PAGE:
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king county metro

State Rep. Carlyle: New Era Of Transpo Funding, Strategy Looms

State Rep. Reuven Carlyle (D-36th) makes some key points about the future of state and regional transportation funding in a Ballard News-Tribune op-ed.
After stressing funding shortfalls facing King County Metro’s bus service and declining gas tax revenues for road projects, Carlyle explores several important macro-level policy options for funding improved mobility.

…the long-term, big picture is important and we can’t let the battles over the tunnel, 520 bridge and other mega projects be a conversation killer about our broader structural challenges. Several ideas are on the front burner. Tolling is making a comeback, as evidenced by the Tacoma Narrows Bridge and soon on the 520 bridge. It makes sense for the people who use facilities the most to pay a greater share of the construction and maintenance costs for a specific facility or geographic area….comprehensive regional tolling – with e-tags and other solutions to help make it easy logistically – makes good economic sense so long as we have a real action plan….
Another, if controversial, idea is charging according to vehicle miles traveled (VMT), tracked by a transponder. This would take into account actual road usage, whether or not a vehicle uses gasoline, electricity or something else. It also opens up some interesting new policy ideas such as integrating car insurance, parking (no more parking meters!), tolls, etc., into one system that is able to charge drivers accordingly and accurately. Obviously, a concern about privacy is one major obstacle to this idea, so we’ll have to continue looking at innovative ways to address this very legitimate concern…..
A third option is the car-tab fee model and using the funds for direct transportation services so the money doesn’t disappear into the institutional bureaucracy of government but rather goes for real services on the ground.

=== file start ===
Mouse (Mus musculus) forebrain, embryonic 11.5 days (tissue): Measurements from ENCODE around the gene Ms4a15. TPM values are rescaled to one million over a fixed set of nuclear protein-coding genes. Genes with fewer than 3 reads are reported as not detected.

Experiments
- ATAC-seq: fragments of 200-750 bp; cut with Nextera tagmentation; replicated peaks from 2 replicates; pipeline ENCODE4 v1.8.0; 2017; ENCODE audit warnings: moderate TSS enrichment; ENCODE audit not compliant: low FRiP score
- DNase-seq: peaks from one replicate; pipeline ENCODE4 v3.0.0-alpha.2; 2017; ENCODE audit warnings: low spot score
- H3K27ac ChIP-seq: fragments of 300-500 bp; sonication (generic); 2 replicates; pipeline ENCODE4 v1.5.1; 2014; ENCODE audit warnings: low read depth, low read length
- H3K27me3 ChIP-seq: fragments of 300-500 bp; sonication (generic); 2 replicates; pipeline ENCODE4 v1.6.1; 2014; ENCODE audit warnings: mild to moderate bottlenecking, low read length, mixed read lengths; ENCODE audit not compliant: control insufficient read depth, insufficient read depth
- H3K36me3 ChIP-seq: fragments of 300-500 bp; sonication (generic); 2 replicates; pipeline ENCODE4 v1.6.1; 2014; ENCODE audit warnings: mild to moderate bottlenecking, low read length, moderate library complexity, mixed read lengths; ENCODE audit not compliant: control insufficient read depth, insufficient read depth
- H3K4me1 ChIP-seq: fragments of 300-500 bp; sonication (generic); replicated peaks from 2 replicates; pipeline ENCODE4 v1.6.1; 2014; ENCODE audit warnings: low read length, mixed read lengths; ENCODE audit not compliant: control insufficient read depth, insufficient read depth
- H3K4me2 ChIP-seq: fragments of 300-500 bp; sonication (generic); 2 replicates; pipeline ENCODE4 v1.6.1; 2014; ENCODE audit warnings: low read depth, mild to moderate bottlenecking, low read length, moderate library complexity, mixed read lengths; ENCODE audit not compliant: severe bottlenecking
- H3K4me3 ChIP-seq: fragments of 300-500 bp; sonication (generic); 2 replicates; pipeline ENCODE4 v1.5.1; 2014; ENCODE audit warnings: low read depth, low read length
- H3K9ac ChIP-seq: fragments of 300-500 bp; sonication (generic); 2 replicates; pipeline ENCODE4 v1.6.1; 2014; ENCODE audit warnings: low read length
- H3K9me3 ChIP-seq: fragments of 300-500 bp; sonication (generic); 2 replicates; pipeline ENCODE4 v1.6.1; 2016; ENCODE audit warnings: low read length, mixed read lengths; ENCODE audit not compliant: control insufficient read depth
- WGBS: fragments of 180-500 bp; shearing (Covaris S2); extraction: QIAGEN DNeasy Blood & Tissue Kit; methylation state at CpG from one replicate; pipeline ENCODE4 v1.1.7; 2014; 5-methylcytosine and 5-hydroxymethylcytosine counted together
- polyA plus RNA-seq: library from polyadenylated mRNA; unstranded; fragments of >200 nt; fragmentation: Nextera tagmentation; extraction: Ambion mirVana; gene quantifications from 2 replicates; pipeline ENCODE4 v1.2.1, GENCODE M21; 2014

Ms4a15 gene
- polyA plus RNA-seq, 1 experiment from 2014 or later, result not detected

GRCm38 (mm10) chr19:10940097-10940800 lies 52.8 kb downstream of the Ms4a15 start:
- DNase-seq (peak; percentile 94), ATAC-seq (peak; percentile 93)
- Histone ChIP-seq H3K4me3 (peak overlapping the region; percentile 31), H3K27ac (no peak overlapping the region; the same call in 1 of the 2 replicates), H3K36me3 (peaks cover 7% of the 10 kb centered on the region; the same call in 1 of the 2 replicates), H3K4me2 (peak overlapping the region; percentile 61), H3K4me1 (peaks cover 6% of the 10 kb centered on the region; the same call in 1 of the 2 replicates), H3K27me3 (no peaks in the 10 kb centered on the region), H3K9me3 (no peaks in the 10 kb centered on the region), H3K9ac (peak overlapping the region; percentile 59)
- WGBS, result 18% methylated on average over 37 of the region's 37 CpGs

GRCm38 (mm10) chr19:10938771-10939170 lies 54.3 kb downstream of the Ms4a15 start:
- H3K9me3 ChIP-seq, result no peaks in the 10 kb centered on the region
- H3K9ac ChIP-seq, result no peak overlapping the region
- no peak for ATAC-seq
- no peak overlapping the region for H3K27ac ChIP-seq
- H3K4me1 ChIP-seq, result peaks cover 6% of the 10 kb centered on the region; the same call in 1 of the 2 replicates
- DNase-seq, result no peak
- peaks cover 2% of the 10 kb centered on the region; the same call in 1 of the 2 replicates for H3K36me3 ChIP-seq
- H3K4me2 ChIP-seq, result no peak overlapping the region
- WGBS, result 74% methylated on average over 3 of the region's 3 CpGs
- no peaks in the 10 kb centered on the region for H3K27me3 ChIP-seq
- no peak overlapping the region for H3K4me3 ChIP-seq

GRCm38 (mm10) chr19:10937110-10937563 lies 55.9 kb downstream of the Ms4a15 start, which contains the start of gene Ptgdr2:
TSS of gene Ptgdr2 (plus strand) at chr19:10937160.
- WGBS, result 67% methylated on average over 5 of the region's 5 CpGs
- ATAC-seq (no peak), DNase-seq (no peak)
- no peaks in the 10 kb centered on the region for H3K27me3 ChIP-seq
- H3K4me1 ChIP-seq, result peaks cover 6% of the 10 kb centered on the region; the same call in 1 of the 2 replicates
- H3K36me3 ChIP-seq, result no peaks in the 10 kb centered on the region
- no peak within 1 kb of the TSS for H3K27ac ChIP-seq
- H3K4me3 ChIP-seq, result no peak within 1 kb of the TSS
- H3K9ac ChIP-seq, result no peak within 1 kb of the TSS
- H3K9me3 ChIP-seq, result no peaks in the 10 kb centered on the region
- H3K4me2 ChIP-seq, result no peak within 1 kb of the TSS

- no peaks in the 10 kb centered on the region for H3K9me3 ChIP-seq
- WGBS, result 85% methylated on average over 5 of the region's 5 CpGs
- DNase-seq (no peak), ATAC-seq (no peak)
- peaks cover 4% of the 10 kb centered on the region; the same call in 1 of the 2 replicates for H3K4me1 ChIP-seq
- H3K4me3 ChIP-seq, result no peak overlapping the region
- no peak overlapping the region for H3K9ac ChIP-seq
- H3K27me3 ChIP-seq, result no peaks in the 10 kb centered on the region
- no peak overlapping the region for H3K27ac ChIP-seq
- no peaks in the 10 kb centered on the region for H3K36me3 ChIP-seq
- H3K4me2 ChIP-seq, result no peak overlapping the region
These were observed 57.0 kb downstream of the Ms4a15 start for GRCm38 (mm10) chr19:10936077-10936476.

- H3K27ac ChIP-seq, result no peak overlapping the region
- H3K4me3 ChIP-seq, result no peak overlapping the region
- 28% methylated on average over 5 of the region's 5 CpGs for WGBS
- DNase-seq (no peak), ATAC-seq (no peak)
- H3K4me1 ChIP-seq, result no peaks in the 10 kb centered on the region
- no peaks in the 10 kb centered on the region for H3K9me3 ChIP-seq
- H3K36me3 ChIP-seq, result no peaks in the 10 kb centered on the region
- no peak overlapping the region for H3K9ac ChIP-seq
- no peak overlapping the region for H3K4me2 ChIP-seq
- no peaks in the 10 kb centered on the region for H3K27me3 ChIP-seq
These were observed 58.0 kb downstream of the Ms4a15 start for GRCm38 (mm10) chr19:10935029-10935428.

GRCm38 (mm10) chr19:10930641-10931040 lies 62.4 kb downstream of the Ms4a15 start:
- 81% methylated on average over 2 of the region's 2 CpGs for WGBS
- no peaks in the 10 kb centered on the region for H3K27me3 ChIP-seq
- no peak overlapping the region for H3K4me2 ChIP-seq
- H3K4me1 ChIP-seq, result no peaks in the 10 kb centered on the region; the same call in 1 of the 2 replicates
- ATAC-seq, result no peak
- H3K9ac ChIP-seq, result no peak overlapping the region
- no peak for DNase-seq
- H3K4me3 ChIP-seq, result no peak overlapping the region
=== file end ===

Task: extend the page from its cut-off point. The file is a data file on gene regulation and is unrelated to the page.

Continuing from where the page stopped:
Kudos to Rep. Carlyle for highlighting in a community forum the need to develop long-term surface transportation funding strategies. Regional (electronic, time-variable) tolling and further consideration of a vehicle mileage tax – along with a local-option motor vehicle excise tax applied at annual license renewal time – are all important options that our Cascadia Center and others have advocated.
More than that, Carlyle’s commentary is especially timely.

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State Treasurer: “Very Difficult” To Fund 520 Bridge Without I-90 Tolls

A committee hearing is schedule today for a bill (HB2211) introduced in the Washington State House of Representatives to effectively exclude the Interstate 90 bridge from an east-west bridge corridor tolling plan that would help fund replacement of the dangerously windstorm-prone and earthquake-prone parallel State Route 520 Bridge. The bridge replacement is estimated by the state to cost between $4.6 and $6.6 billion, as the Seattle Times has reported. Both the I-90 and SR 520 bridges connect Seattle with major Eastside job centers and will have to shoulder more traffic in coming years as population and employment grow, even if transit and vehicle trip reduction gain market share. Dropping I-90 from the corridor tolling plan is something with which the Read More ›

King County Metro Bus Service: Contents Under Pressure

(This post also ran as an opinion article in Crosscut). With gas prices still on the north side of four dollars per gallon, more people than ever are riding King County Metro buses in Seattle and some parts of its suburbs. Ridership was up 7 percent last year, and as the Puget Sound Business Journal’s Dierdre Gregg reports, continued growth is straining the system. One effect: more riders get bypassed at stops as stuffed buses too often breeze right past. PSBJ: For riders of King County’s jam-packed buses, there’s good news and bad news. The good: The Transit Now program, which voters approved in 2006, will add 15 percent to 20 percent more service over the course of 10 years. Read More ›